In terms of the final area of focus, I wrote an essay last year on future work. I realized with automation there would be new technologies using artificial intelligence, machine learning, and capabilities in a whole range of new tools that will free some humans from certain kinds of work. What comes behind that? And I think no matter the solutions that we develop, we also have to ask a series of questions about the dignity of labor. What does it mean to work, and what happens for people that comes from the experience of working, even if we can free them from the necessity of working? So I was prompted to move on this one in part because of a series of questions I’ve been asking over the last few years about future work.
Can you talk a little more about the Our Compelling Interests book series? How did that begin? Is it an ongoing project?
EL: The series actually originated out of a conversation here at the foundation that began roughly in December of 2012, prior to my appointment or at least prior to my moving into the role of the president of the foundation. I was at that meeting, which had been called to consider the implications of the Fisher case involving the University of Texas. Again, the legal question turned on the continued use of race as a variable in admissions decisions. That meeting was revealing in two ways. One, we had a number of smart people who had tremendous experience sitting around the table, but it became readily apparent that they knew less about the broader literature on diversity and its contributions to a prosperous democracy than I would have imagined, given some aspects of their day job. And that took me back to the Grutter and Gratz cases at the University of Michigan, in which I thought that Michigan did an exemplary job of actually showcasing social science and humanistic research, and putting that out there for people to see that this is not a feel-good story—this is actually really wedded to research in a variety of domains that are important. In fact, in some ways, the two Michigan cases were the most well-researched cases that I’m aware of in recent years and harken back to the Brown decision in the way in which social scientists, historians, and others were brought in to help provide the evidentiary base for Brown.
We had a number of smart people … but it became readily apparent that they knew less about the broader literature on diversity and its contributions to a prosperous democracy than I would have imagined.
After Grutter and Gratz, it became more difficult to actually extract the material regarding the cases from the Michigan website. Coming out of this meeting, it became obvious that perhaps this was the time for some entity or collective to begin to identify the best researchers on specific topics and make that research available to a broader set of publics, and the foundation was told that day that perhaps it could do something that no one institution could do. So, we took it on after I became president both, in partnership with Nancy Cantor, who is my co-convener on this overall project, and a pretty stellar advisory board. We have laid out a series of volumes and other related initiatives, so volumes one and two have appeared, volume three, as I mentioned, will be on religion and will appear in the fall, volume four on the merit of testing is due the year after, and then we have volumes five, six, and seven in the pipeline dealing with aspects of higher education.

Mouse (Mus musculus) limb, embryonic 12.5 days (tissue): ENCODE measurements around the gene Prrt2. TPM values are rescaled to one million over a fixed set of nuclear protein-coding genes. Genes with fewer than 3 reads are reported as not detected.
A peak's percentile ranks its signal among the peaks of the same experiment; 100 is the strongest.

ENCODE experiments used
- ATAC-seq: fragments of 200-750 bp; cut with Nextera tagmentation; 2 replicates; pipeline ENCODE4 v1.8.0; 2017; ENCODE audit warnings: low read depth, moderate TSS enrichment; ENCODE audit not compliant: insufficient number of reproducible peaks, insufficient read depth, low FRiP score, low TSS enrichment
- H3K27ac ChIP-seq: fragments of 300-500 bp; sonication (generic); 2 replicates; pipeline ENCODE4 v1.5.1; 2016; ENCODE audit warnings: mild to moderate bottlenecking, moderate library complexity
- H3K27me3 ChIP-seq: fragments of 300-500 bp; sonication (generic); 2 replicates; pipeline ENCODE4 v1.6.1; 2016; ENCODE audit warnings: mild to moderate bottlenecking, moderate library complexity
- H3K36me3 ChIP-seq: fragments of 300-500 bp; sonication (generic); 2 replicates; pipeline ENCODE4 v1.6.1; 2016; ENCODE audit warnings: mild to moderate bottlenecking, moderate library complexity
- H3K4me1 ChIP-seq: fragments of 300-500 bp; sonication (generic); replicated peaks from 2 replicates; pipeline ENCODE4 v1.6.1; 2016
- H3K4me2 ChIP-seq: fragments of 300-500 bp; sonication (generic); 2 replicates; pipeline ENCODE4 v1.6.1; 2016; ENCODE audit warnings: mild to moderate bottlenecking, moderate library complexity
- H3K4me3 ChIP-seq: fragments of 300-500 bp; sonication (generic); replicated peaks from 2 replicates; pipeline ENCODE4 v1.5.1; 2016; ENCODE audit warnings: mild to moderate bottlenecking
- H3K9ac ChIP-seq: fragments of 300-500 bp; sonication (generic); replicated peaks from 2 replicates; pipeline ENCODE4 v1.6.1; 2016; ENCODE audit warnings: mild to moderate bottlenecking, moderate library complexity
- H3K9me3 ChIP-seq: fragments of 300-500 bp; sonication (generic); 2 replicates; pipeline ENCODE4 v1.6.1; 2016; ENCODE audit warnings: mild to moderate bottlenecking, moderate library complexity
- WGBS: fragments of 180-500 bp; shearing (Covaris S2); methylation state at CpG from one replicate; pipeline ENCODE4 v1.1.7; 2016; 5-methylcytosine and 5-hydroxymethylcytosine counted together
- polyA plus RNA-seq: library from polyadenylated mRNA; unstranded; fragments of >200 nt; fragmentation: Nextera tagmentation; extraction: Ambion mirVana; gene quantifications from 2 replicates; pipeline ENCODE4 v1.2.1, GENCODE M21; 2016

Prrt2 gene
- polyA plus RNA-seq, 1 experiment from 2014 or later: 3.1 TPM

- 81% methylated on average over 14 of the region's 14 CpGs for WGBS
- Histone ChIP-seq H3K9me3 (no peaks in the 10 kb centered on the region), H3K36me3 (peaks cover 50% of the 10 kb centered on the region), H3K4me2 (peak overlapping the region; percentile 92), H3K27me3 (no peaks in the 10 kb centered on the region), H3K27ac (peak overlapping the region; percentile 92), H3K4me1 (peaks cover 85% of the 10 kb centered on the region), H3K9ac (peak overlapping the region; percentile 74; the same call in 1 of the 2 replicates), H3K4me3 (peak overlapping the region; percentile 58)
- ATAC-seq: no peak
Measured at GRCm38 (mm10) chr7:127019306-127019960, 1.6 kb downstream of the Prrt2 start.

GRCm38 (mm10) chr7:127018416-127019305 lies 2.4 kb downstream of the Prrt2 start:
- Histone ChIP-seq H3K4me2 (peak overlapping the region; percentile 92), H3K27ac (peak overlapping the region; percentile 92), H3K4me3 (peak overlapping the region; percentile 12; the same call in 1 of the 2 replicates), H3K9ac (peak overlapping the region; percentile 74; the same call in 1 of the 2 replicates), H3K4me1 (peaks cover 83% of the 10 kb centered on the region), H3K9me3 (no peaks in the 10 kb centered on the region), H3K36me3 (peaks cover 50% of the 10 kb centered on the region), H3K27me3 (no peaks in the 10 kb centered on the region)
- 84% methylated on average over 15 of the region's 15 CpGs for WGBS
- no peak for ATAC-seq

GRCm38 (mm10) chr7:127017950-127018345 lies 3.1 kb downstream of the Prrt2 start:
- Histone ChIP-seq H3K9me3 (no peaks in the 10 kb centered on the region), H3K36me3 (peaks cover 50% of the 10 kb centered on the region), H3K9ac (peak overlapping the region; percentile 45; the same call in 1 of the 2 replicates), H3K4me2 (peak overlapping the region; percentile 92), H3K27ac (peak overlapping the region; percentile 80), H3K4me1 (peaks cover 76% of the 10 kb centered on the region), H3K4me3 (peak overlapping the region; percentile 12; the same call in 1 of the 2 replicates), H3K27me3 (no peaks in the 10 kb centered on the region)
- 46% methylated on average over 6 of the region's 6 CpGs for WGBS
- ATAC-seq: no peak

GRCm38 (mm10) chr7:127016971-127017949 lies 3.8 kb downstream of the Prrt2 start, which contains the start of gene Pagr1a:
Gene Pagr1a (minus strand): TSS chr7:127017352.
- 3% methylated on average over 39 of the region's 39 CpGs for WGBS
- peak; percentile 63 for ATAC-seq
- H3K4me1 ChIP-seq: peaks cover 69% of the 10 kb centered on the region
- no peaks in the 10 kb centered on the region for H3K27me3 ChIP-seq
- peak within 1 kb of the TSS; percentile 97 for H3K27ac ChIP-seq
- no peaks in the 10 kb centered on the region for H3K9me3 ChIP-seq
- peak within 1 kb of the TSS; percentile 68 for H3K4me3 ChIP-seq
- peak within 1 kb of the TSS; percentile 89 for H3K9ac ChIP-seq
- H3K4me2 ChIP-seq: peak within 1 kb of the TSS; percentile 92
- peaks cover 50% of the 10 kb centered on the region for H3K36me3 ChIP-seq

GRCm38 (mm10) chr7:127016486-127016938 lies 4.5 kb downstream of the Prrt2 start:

So, this is going to be an ongoing project for quite some time then?
EL: We’re imagining that this will certainly go on for the next five years, and most likely beyond that, assuming of course the availability of funding.
How can students, graduate students in particular, take the opportunity to engage with the center for social solutions?
EL: Once we move from concept and floor plan to actually having human beings there, we will do several things. One, we will be convening some kind of advisory board as we think through some of these projects. Two, we will eventually pull together resources for postdocs and research assistants to work with. Three, no doubt there will be certain kinds of convenings and meetings, colloquia and symposia that will be developed over the next few years that will be open to the public, and so we will figure out a way to involve students at the undergrad and graduate level in that work, as well. That’s what’s planned at the moment. Like everything else I have done in life, you start with a plan and then you iterate it several times and it can morph a little bit, and I assume this will morph a bit too, once we get on the ground and I hire staff, and we get going.
Is there anything else that you would like us to know?
EL: I think it is important to note that this is a center for social solutions, so I have given this a 10-year window and we will see what we can get done in 10 years. I have my own timetable here and the center may exist after 10 years, but I know my commitment to it is for the next 10 years, and I’ll be working really hard to try to get as much done in that 10-year window as is humanly possible.